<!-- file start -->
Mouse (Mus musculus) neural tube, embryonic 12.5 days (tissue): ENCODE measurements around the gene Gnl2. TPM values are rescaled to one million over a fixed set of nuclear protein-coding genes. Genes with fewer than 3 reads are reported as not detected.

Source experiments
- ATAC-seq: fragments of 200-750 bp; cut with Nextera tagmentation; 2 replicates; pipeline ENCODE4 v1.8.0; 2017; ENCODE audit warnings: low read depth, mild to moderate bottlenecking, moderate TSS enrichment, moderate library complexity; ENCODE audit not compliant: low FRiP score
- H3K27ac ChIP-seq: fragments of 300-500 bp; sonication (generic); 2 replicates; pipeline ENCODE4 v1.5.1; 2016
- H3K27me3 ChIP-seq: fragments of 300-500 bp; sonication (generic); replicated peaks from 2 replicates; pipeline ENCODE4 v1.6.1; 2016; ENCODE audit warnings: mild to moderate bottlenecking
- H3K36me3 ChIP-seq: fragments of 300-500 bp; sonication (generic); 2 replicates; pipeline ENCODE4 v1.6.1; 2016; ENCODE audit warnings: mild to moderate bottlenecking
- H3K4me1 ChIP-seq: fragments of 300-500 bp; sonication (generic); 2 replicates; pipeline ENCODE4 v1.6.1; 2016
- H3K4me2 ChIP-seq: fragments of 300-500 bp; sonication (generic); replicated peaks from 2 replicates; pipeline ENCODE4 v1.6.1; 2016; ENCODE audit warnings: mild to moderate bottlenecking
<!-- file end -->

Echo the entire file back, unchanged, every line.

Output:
Mouse (Mus musculus) neural tube, embryonic 12.5 days (tissue): ENCODE measurements around the gene Gnl2. TPM values are rescaled to one million over a fixed set of nuclear protein-coding genes. Genes with fewer than 3 reads are reported as not detected.

Source experiments
- ATAC-seq: fragments of 200-750 bp; cut with Nextera tagmentation; 2 replicates; pipeline ENCODE4 v1.8.0; 2017; ENCODE audit warnings: low read depth, mild to moderate bottlenecking, moderate TSS enrichment, moderate library complexity; ENCODE audit not compliant: low FRiP score
- H3K27ac ChIP-seq: fragments of 300-500 bp; sonication (generic); 2 replicates; pipeline ENCODE4 v1.5.1; 2016
- H3K27me3 ChIP-seq: fragments of 300-500 bp; sonication (generic); replicated peaks from 2 replicates; pipeline ENCODE4 v1.6.1; 2016; ENCODE audit warnings: mild to moderate bottlenecking
- H3K36me3 ChIP-seq: fragments of 300-500 bp; sonication (generic); 2 replicates; pipeline ENCODE4 v1.6.1; 2016; ENCODE audit warnings: mild to moderate bottlenecking
- H3K4me1 ChIP-seq: fragments of 300-500 bp; sonication (generic); 2 replicates; pipeline ENCODE4 v1.6.1; 2016
- H3K4me2 ChIP-seq: fragments of 300-500 bp; sonication (generic); replicated peaks from 2 replicates; pipeline ENCODE4 v1.6.1; 2016; ENCODE audit warnings: mild to moderate bottlenecking